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Biomarker Shown Effective in ED Diagnoses of Pneumonia, Heart Failure

BOSTON – “Doctor, I can’t catch my breath” is a common complaint in emergency departments. The challenge is determining the cause of the dyspnea.

As a result, many EDs are turning to biomarkers to improve diagnostic accuracy and aid with prognostication in patients with breathing complaints.

A study published recently in the American Journal of Medicine examined the clinical utility of serum procalcitonin (PCT) for the diagnosis of pneumonia in patients presenting to the ED with dyspnea. Researchers from Massachusetts General Hospital and Harvard Medical School also sought, as a secondary objective, to evaluate the prognostic value of PCT for death to a single year.

Overall, they found the biomarker a useful tool.

“In emergency department patients with acute dyspnea,” study authors write. “PCT is an accurate diagnostic marker for pneumonia, and adds independent prognostic information for 1-year mortality.”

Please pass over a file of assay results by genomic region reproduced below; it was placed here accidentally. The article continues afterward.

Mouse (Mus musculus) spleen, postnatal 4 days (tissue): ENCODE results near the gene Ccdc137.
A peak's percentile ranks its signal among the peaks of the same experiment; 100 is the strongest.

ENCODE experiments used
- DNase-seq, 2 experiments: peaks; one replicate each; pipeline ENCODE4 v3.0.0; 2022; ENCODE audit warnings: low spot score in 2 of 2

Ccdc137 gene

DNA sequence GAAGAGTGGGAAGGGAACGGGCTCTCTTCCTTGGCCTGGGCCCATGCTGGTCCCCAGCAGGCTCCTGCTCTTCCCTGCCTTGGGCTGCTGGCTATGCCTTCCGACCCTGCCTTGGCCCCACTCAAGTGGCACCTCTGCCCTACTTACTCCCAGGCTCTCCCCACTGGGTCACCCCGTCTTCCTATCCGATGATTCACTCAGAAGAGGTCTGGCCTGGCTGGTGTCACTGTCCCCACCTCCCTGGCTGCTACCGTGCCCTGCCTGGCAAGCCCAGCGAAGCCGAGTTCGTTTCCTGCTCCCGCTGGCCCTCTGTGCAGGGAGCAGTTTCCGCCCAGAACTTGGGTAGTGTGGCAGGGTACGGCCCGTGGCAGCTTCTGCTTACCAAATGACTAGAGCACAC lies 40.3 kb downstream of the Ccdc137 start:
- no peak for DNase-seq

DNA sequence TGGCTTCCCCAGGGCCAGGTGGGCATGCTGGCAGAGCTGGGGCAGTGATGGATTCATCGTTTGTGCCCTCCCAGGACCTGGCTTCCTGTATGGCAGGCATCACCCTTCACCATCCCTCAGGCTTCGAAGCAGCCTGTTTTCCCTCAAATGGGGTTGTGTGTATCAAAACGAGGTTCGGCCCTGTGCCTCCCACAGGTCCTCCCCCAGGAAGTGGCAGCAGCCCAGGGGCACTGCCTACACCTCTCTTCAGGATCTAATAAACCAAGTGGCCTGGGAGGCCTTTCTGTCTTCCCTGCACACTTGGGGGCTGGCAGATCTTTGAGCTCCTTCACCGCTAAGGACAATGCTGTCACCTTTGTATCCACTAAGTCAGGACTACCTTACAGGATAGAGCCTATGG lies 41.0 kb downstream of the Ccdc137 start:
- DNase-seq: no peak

For the study, researchers pooled the patient populations of two prospective cohorts that previously enrolled patients presenting with dyspnea to two urban EDs, focusing on 453 patients having serum samples available for biomarker analysis. They reviewed clinician certainty for the diagnosis of acutely decompensated heart failure as well as discrimination, calibration, and net reclassification improvement for the diagnosis of pneumonia, taking into account any fatal outcomes.

Results showed that pneumonia alone was diagnosed in 6.6% of patients, heart failure without pneumonia in 47% and both diagnoses in 6.6%. PCT concentrations were higher in subjects with pneumonia.

“Across all levels of clinician-based estimates of heart failure, PCT was sensitive and specific; notably, in patients judged with diagnostic uncertainty (n = 70), a PCT value of 0.10 ng/mL had the optimal balance of sensitivity and specificity (80% and 77%, respectively) for pneumonia,” study authors note.

Overall, adding PCT results to variables predictive of pneumonia resulted in a net reclassification improvement of 0.54 for both up- and down-reclassifying events. In adjusted analyses, elevated PCT was a predictor of one-year mortality, especially when elevated in conjunction with natriuretic peptides.